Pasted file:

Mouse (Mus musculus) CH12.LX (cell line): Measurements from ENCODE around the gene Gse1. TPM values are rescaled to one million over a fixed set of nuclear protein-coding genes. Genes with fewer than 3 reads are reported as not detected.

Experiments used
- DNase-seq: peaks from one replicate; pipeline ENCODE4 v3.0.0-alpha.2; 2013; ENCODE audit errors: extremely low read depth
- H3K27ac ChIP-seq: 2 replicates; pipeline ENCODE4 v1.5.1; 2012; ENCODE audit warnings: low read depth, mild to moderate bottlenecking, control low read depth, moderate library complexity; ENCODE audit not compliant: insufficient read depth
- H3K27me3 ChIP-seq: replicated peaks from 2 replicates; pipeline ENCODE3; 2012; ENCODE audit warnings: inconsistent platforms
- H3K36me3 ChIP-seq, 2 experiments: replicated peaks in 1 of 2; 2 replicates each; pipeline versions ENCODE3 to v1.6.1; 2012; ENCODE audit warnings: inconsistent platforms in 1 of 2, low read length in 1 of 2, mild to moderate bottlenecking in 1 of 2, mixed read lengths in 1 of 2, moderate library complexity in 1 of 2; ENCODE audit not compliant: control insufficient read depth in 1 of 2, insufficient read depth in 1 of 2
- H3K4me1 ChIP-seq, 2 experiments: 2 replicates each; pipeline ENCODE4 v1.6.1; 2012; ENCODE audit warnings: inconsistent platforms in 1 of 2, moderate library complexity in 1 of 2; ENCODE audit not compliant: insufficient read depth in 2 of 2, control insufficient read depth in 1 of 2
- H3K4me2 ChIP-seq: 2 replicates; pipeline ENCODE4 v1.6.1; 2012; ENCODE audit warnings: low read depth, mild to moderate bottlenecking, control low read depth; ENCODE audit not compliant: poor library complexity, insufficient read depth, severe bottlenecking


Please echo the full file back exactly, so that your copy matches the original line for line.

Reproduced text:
Mouse (Mus musculus) CH12.LX (cell line): Measurements from ENCODE around the gene Gse1. TPM values are rescaled to one million over a fixed set of nuclear protein-coding genes. Genes with fewer than 3 reads are reported as not detected.

Experiments used
- DNase-seq: peaks from one replicate; pipeline ENCODE4 v3.0.0-alpha.2; 2013; ENCODE audit errors: extremely low read depth
- H3K27ac ChIP-seq: 2 replicates; pipeline ENCODE4 v1.5.1; 2012; ENCODE audit warnings: low read depth, mild to moderate bottlenecking, control low read depth, moderate library complexity; ENCODE audit not compliant: insufficient read depth
- H3K27me3 ChIP-seq: replicated peaks from 2 replicates; pipeline ENCODE3; 2012; ENCODE audit warnings: inconsistent platforms
- H3K36me3 ChIP-seq, 2 experiments: replicated peaks in 1 of 2; 2 replicates each; pipeline versions ENCODE3 to v1.6.1; 2012; ENCODE audit warnings: inconsistent platforms in 1 of 2, low read length in 1 of 2, mild to moderate bottlenecking in 1 of 2, mixed read lengths in 1 of 2, moderate library complexity in 1 of 2; ENCODE audit not compliant: control insufficient read depth in 1 of 2, insufficient read depth in 1 of 2
- H3K4me1 ChIP-seq, 2 experiments: 2 replicates each; pipeline ENCODE4 v1.6.1; 2012; ENCODE audit warnings: inconsistent platforms in 1 of 2, moderate library complexity in 1 of 2; ENCODE audit not compliant: insufficient read depth in 2 of 2, control insufficient read depth in 1 of 2
- H3K4me2 ChIP-seq: 2 replicates; pipeline ENCODE4 v1.6.1; 2012; ENCODE audit warnings: low read depth, mild to moderate bottlenecking, control low read depth; ENCODE audit not compliant: poor library complexity, insufficient read depth, severe bottlenecking